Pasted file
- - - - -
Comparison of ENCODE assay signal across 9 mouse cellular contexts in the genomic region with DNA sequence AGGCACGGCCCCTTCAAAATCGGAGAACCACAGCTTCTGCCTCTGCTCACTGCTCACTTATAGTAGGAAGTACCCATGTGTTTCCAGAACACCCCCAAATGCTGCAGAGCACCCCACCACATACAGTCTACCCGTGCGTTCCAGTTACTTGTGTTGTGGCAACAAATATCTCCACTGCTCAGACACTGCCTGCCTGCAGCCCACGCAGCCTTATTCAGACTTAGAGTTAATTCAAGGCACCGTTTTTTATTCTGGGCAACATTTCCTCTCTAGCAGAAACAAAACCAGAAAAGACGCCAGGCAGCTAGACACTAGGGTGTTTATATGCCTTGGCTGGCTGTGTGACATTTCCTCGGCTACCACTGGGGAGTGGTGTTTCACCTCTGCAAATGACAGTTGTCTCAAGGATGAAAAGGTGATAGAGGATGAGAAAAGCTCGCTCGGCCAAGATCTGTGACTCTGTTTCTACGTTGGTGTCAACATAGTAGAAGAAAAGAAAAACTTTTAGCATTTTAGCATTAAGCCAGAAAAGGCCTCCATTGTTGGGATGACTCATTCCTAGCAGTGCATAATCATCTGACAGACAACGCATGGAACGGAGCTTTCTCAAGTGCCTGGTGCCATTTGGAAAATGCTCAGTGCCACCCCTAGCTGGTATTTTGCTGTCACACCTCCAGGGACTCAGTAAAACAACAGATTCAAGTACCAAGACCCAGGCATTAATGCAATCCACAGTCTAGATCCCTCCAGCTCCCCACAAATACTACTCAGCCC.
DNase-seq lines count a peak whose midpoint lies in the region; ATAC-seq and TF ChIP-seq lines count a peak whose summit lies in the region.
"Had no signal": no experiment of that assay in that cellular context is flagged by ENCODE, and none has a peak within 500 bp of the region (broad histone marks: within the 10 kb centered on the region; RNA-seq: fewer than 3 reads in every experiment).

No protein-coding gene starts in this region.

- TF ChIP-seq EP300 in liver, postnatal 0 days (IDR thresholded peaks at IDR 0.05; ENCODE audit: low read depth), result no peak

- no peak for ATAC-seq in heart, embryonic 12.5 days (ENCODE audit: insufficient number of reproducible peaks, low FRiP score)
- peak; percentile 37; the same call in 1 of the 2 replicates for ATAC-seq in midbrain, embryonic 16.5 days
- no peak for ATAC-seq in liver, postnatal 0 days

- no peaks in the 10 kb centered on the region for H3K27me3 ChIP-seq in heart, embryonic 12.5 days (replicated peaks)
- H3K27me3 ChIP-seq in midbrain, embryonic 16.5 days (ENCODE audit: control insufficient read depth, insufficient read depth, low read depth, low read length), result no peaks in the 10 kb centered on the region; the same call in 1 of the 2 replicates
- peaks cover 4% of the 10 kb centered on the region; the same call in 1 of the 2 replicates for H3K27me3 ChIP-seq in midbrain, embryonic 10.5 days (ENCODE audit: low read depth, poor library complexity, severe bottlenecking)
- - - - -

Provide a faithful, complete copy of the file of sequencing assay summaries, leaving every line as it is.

Comparison of ENCODE assay signal across 9 mouse cellular contexts in the genomic region with DNA sequence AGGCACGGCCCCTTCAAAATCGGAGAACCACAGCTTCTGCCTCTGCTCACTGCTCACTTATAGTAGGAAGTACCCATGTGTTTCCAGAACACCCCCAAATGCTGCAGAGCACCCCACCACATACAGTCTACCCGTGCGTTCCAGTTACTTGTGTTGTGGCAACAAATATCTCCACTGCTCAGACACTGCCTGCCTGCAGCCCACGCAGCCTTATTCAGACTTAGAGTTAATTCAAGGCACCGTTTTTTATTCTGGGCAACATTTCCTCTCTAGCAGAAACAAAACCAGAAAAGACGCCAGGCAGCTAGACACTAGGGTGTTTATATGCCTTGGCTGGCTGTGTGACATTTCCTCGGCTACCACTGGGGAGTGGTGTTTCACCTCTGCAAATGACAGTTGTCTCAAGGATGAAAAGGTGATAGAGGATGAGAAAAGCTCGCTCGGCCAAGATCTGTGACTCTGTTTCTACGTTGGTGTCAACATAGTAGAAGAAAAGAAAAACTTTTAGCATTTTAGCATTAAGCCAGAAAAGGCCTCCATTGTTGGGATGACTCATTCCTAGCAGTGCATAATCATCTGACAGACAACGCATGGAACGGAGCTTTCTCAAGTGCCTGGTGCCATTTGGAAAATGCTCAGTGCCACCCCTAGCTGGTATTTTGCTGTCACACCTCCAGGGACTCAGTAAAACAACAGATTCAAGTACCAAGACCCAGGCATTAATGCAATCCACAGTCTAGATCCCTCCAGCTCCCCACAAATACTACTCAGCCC.
DNase-seq lines count a peak whose midpoint lies in the region; ATAC-seq and TF ChIP-seq lines count a peak whose summit lies in the region.
"Had no signal": no experiment of that assay in that cellular context is flagged by ENCODE, and none has a peak within 500 bp of the region (broad histone marks: within the 10 kb centered on the region; RNA-seq: fewer than 3 reads in every experiment).

No protein-coding gene starts in this region.

- TF ChIP-seq EP300 in liver, postnatal 0 days (IDR thresholded peaks at IDR 0.05; ENCODE audit: low read depth), result no peak

- no peak for ATAC-seq in heart, embryonic 12.5 days (ENCODE audit: insufficient number of reproducible peaks, low FRiP score)
- peak; percentile 37; the same call in 1 of the 2 replicates for ATAC-seq in midbrain, embryonic 16.5 days
- no peak for ATAC-seq in liver, postnatal 0 days

- no peaks in the 10 kb centered on the region for H3K27me3 ChIP-seq in heart, embryonic 12.5 days (replicated peaks)
- H3K27me3 ChIP-seq in midbrain, embryonic 16.5 days (ENCODE audit: control insufficient read depth, insufficient read depth, low read depth, low read length), result no peaks in the 10 kb centered on the region; the same call in 1 of the 2 replicates
- peaks cover 4% of the 10 kb centered on the region; the same call in 1 of the 2 replicates for H3K27me3 ChIP-seq in midbrain, embryonic 10.5 days (ENCODE audit: low read depth, poor library complexity, severe bottlenecking)